The term is in full swing, with students flocking to the university sports clubs, and if the teams can match the energy of Sports Federation president Enni-Kukka Tuomala, expect a record year of wins. Enni left her busy office to talk about her role in preparing for the new term and why she loves her job. “I’m the elected contact for any sports issue and club contact’s my biggest job, so the main thing I do is represent students in all matters sport,” she said. “The whole reason for the Sport Federation’s existence is to provide a central permanent office to develop student sport and to help students run the sports the best they can, It’s fantastic to have an office that manages sports and we try to encourage people, both students and clubs, to knock on our door. When things run well for the clubs, they can hopefully get great results.”
Enni began her work soon after she left university and is now involved in a seemingly never-ending list of activities. “ I had two weeks off to go home to Finland after the end of term before I started work, then from mid July onwards it was all about catching up and learning the ropes and preparing for the new year before the students got back,” she said. I now sit on the University Sport Strategy Committee, the Oxfordshire Sport Council, and chair the Oxford University Sports Federation Sports Council and Executive Committee. It’s very hectic, especially right now, and there’s so much going on, but I love every moment.” One of her current projects is an annual sports review, which recaps last year with varsity results and small news stories. “The review mainly comes out as online e-magazine to save paper and is sent out to alumni, and current students should have a read through it as well,” Enni said. “This year we’ll interview Oxford alumni and Olympic gold medallist basketball player Bill Bradley, who studied here as a Rhodes Scholar in the ‘60s.” Behind Enni, the Iffley Road sports complex is brimming with people. University sports are popular, and Enni hopes to maintain the university’s high standard in athletic competitions around the UK. “Admission to the University of Oxford is purely academic; you cannot get in on sports merits,” she said. “With that in mind, for the past two years, the university has finished eighth overall in BUCS among UK universities, and that’s absolutely fantastic. “I think it’s because the university attracts people who are high-achieving on all levels, and that’s something we really want to nurture.” The University Sports Club is home to 84 sports, ranging from “classic” activities such as football and encompassing more exotic exercises like gliding and sulkido.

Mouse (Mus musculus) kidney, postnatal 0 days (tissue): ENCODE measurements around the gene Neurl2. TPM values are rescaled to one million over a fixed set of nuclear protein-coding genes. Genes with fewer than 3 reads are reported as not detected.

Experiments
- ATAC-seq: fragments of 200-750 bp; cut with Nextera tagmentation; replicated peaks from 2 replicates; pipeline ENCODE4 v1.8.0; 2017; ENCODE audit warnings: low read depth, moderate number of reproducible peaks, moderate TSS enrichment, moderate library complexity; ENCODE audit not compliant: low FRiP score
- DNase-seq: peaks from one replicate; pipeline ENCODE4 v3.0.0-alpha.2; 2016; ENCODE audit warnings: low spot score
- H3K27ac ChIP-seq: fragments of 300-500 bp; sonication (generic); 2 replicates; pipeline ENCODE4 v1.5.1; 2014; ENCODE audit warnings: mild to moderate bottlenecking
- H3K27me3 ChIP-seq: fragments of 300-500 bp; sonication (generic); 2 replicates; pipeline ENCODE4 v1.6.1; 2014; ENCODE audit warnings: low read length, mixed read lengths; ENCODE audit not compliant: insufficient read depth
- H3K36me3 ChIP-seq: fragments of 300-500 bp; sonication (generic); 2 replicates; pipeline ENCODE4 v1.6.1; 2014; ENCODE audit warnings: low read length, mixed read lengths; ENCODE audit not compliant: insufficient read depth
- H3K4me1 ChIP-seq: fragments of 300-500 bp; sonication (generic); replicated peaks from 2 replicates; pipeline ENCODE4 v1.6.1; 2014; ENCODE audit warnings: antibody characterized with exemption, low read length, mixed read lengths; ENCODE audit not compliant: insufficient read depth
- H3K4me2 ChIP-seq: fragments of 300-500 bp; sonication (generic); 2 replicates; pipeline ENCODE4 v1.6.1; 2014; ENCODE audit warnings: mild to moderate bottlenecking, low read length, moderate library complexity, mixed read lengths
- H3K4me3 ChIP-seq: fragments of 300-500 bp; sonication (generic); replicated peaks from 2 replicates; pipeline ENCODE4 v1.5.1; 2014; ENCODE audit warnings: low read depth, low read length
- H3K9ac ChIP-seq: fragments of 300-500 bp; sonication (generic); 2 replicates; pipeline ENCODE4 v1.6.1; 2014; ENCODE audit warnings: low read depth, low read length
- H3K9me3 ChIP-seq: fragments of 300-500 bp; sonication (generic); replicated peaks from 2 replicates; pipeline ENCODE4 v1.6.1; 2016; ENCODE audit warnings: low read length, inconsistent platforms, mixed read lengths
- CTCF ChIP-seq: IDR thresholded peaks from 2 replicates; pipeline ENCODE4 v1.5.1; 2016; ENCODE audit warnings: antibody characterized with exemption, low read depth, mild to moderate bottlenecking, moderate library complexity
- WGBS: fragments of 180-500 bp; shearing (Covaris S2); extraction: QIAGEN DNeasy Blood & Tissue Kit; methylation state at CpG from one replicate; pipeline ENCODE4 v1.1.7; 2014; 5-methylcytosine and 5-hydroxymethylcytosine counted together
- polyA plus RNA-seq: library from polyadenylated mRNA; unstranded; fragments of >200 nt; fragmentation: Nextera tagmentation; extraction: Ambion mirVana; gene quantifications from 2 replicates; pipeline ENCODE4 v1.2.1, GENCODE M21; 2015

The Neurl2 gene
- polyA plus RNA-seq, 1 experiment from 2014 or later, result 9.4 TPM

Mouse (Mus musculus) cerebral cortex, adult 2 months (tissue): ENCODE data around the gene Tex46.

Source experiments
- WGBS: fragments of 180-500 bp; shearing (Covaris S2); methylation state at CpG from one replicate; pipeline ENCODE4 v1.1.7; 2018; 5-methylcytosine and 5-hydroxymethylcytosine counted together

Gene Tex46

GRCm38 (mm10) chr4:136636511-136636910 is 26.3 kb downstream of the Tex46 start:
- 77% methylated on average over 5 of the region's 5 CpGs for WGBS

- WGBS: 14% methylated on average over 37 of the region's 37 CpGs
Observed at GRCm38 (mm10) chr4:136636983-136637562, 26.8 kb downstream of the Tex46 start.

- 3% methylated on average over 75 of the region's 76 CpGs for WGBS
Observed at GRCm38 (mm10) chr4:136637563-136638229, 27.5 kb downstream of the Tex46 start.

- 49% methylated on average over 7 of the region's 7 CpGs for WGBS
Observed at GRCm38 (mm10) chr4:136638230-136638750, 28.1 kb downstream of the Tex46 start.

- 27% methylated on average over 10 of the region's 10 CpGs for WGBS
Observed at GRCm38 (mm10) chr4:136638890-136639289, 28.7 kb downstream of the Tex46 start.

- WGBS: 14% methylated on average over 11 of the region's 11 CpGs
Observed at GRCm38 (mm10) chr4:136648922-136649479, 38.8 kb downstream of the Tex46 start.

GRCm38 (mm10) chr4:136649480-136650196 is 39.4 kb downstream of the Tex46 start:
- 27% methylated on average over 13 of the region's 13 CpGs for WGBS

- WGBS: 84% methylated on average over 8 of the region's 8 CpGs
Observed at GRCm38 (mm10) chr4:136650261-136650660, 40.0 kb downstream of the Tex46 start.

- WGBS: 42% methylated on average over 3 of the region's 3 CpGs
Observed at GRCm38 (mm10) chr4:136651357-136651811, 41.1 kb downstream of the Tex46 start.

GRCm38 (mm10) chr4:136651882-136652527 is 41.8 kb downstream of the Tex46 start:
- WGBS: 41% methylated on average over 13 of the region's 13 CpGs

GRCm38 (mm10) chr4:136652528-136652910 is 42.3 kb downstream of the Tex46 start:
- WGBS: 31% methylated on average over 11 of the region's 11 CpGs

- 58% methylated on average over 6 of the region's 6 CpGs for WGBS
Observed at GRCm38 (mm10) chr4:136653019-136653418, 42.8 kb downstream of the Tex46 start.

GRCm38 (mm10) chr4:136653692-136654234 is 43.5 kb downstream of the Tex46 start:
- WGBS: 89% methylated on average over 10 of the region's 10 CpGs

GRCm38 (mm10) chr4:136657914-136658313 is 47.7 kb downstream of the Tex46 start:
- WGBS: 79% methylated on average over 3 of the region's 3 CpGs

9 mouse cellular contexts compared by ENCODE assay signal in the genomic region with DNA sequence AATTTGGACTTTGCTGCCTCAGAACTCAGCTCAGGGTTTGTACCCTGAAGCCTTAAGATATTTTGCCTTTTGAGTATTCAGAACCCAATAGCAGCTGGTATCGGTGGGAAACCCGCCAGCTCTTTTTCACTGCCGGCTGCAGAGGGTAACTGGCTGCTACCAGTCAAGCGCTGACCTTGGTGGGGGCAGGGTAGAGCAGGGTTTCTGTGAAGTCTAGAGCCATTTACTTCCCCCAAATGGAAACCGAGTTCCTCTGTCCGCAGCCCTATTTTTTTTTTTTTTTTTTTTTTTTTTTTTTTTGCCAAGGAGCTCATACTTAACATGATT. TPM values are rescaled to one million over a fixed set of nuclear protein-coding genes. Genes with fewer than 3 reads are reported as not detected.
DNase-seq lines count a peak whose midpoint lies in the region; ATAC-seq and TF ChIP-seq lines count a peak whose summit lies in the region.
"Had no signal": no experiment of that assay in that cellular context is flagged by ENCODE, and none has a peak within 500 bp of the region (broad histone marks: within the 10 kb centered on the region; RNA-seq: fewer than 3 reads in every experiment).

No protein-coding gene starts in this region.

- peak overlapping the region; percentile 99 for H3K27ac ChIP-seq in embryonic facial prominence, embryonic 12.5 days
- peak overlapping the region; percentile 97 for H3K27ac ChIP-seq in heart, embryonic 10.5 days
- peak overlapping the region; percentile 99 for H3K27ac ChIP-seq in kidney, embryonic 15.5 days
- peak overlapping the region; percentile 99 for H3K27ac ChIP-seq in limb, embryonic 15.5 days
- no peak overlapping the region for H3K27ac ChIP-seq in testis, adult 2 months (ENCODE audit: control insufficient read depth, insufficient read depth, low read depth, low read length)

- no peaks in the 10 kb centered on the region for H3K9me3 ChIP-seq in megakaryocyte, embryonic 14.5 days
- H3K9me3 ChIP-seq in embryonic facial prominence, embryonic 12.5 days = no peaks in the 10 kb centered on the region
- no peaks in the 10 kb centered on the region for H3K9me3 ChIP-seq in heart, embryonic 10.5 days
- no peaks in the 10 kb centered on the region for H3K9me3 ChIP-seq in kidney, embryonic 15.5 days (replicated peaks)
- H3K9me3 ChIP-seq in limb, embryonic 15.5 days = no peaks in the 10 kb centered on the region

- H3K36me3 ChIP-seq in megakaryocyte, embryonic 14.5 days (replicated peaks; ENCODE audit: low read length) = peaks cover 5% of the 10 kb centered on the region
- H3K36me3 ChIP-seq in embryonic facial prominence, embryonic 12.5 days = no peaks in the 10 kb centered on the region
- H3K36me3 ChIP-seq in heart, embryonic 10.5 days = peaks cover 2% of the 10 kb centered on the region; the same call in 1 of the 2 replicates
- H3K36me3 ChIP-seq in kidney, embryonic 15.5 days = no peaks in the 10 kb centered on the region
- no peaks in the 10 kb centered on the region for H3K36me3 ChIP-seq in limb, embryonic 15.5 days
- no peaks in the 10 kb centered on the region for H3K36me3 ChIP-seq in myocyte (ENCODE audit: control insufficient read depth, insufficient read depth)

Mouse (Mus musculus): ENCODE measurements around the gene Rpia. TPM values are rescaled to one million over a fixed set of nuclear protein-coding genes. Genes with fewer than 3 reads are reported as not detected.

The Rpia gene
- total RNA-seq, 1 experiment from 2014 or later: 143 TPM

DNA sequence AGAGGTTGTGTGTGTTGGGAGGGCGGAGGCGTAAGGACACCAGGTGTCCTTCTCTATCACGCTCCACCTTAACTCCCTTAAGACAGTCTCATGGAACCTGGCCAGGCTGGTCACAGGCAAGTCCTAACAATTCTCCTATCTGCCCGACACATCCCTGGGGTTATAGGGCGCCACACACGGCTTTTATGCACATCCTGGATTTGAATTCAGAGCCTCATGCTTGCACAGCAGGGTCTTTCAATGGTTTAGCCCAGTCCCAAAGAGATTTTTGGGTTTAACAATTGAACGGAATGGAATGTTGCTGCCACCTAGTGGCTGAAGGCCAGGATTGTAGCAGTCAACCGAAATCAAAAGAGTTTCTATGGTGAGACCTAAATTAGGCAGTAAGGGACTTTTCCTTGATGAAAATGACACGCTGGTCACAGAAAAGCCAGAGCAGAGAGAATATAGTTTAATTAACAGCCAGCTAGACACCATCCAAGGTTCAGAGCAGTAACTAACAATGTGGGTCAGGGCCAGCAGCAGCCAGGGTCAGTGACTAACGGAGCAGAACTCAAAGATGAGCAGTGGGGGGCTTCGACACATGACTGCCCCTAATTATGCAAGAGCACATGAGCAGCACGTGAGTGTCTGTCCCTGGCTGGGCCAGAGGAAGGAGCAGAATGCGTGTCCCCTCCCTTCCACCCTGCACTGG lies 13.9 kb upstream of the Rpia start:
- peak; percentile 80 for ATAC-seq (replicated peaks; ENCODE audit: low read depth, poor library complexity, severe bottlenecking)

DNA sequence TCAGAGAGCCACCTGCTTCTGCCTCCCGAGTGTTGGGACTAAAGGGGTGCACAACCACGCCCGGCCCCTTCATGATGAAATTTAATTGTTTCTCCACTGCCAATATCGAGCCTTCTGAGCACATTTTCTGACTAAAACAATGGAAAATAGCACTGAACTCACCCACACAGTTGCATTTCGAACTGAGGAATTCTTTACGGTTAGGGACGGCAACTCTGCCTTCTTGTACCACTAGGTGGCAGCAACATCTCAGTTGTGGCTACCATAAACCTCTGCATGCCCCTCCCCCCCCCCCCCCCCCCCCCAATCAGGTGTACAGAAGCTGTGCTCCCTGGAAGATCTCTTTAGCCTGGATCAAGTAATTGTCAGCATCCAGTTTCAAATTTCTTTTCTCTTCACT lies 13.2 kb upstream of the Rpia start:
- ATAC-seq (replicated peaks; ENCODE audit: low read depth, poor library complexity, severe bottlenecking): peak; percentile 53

A keen basketball player, Enni is currently on the University women’s basketball team. “I came to basketball tryouts and got picked for the university team, so this is my fourth year on the Blues Squad,” she said. “I played in Finland for a long time – it’s sort of a family thing – and then I played when I lived in Australia as well.” Though while basketball is her primary interest, Enni wants to try other sports to get first-hand knowledge. “I try to get out there to try different sports I haven’t tried before,” she said. “The boxing club has already invited me and I also plan to try Octopush, a form of underwater hockey. “I don’t think I’ll be able to try all 84 sports, but I’ll definitely try as many as I can. “I think it’s really important to meet the clubs and see what they do, to get a better understanding.” Before moving to the UK, Enni left Finland for a year as an exchange student in Australia and then headed for Oxford to pursue her passion for history.
“I wanted to study something that interested me, but I’ve always been really interested in all subjects,” Enni laughed. “I’ve always been very interested in history and I wanted to go abroad to study, and I now have a BA in classical archaeology and ancient history. “But sports will always be part of my life and will always be factored into what I do.”
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